I believe that half the battle is won when you admit you have a problem and seek help. The best place to start is with your GP, and they can refer you on for the appropriate help or prescribe medication if that is what is needed. 

Again I don't know why anti-depressants attract such a stigma. I'm on them, they work, I have no side-effects, I feel "normal" again. I wish I'd done it years ago.

I'm not saying that medication is the answer for everyone. There are plenty of other options. Cognitive behaviour therapy (CBT) is one example.  Exercise is another. For me, a great way to burn some stress and clear my head is to head out for a run or bike ride.

Another good place to start is the Rural Support Trust, a bunch of  bloody good people who are there to help. And the best thing is they understand farming and the stresses that it can cause. Look them up.

The Farmstrong website has some great information, and there are plenty of other websites to check out. If you ever get a chance to listen to John Kirwan, grab it with both hands.  Doug Avery is another great speaker if you can get to him.

I'm also writing this for all the people who don't suffer any mental health issues. Look out for your mates and loved ones.

If you think someone is struggling, ask them how they are. 

You would be amazed what a difference a small gesture or supportive words can make.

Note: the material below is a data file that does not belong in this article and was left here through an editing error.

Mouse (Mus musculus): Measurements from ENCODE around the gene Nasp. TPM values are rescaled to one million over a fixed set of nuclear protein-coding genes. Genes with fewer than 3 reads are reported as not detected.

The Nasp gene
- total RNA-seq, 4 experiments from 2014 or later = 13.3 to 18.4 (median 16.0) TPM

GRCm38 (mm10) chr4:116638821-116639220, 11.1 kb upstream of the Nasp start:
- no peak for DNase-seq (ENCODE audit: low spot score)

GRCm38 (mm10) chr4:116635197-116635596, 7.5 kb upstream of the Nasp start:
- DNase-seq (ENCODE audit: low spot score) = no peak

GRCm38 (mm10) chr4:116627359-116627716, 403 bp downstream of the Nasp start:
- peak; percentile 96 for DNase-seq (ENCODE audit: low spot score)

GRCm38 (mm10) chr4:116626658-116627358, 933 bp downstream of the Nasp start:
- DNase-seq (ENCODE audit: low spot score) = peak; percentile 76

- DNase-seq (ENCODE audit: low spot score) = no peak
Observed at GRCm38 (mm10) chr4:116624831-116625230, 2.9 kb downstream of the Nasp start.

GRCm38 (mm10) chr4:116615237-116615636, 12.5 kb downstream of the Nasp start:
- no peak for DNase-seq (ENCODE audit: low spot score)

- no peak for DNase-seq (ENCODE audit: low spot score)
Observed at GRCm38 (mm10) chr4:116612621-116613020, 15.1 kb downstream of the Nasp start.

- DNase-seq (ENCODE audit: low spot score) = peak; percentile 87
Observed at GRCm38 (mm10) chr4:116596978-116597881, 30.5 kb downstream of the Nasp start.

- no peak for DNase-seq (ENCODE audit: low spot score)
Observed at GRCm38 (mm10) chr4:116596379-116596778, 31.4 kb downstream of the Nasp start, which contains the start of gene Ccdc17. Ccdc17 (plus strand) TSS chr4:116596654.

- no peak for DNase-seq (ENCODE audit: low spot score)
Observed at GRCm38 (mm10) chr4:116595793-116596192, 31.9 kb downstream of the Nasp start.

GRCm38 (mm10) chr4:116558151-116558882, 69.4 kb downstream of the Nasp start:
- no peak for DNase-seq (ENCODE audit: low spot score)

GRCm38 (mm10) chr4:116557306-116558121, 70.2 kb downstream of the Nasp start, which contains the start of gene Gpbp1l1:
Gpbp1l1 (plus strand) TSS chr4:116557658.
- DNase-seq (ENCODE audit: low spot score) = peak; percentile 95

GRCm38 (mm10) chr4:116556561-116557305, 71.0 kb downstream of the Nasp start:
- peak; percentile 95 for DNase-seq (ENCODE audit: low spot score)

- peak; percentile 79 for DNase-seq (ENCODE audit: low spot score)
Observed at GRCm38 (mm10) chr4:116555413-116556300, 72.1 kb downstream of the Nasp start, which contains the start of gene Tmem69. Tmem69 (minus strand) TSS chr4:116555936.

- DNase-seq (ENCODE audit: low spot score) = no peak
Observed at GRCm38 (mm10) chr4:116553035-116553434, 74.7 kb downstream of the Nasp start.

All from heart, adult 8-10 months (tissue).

For me, it was a good friend turning up on my doorstep and telling me he knew exactly what I was going through as he'd been through the same issues. Thanks mate, that was my turning point.

Two years of low payouts has caused a lot of anxiety, I know, and that is completely understandable.  And there's a multitude of other reasons for being stressed out, it happens to all of us.

But if it has got to the point that you can't see a way out and if it is affecting your relationships with family and friends, then it's time to do something about it.

Do it for yourself, do it for your family, do it for your friends.

Don't wait for years like I did. And most of all don't wait until it's too late.

Remember it's a sickness, not a weakness. It's not worth hiding it away.

And it's certainly not worth putting your loved ones through a lifetime of pain by taking your own life.

Ask for help. If you don't get it, keep asking until you do.

RIP James, Alan and Scotte.

Marc Gascoigne is a Cambridge dairy farmer. He welcomes feedback at marcmaria1@gmail.com

WHERE TO GET HELP

The Mental Health Foundation's free Resource and Information Service (09 623 4812) will refer callers to some of the helplines below:

Lifeline - 0800 543 354

Depression Helpline (8 am to 12 midnight) - 0800 111 757

Healthline - 0800 611 116

Samaritans - 0800 726 666

Suicide Crisis Helpline (aimed at those in distress, or those who are concerned about the wellbeing of someone else) - 0508 828 865 (0508 TAUTOKO)

Youthline - 0800 376 633, free text 234 or email talk@youthline.co.nz

 - Stuff